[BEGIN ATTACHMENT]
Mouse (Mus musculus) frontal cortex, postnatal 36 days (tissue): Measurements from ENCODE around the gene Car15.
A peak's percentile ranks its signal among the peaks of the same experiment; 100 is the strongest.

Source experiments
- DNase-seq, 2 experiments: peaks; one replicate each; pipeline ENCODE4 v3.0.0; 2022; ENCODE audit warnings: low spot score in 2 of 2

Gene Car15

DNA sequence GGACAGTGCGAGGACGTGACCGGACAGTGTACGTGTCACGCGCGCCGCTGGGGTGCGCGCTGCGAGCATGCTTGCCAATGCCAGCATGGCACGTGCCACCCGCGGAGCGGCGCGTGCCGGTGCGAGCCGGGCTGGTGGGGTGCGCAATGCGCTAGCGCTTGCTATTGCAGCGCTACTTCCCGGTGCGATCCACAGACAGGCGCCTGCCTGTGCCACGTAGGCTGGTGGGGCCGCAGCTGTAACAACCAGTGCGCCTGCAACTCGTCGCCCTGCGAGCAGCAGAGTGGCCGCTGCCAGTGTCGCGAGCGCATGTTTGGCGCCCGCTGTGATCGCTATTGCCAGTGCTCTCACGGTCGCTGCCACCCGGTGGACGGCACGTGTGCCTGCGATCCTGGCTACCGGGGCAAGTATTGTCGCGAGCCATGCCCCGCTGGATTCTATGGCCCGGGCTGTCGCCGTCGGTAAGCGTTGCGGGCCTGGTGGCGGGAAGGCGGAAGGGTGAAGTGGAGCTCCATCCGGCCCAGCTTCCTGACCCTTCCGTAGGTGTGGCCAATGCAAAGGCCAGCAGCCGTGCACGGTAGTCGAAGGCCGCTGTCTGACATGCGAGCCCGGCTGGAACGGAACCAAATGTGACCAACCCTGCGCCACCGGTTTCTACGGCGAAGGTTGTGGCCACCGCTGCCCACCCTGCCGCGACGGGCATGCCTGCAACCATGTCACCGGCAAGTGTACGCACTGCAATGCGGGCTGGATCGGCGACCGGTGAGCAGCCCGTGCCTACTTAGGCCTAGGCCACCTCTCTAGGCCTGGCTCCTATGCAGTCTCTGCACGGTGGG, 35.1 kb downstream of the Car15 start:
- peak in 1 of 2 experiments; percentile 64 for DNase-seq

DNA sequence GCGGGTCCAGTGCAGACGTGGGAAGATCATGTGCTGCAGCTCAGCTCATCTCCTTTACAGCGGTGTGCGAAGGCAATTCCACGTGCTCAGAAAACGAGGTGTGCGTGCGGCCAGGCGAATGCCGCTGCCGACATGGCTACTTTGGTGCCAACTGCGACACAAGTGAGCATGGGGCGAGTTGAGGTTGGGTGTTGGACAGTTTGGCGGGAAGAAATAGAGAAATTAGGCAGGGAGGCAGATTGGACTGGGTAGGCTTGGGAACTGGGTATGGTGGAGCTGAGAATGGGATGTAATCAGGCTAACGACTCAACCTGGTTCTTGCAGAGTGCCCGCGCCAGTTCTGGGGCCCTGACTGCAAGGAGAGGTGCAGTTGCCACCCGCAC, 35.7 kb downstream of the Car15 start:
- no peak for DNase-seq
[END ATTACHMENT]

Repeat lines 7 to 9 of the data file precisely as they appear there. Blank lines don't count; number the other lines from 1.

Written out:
- peak in 1 of 2 experiments; percentile 64 for DNase-seq

DNA sequence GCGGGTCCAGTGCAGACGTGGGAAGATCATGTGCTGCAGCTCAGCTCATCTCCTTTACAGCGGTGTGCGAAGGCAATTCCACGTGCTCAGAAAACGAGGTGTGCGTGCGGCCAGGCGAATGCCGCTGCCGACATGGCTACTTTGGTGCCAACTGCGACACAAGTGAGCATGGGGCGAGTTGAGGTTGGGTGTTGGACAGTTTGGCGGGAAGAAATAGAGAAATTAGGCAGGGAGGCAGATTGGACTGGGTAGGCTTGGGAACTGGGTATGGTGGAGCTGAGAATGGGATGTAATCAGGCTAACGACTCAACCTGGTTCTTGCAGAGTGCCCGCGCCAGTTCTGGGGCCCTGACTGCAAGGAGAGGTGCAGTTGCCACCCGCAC, 35.7 kb downstream of the Car15 start:
- no peak for DNase-seq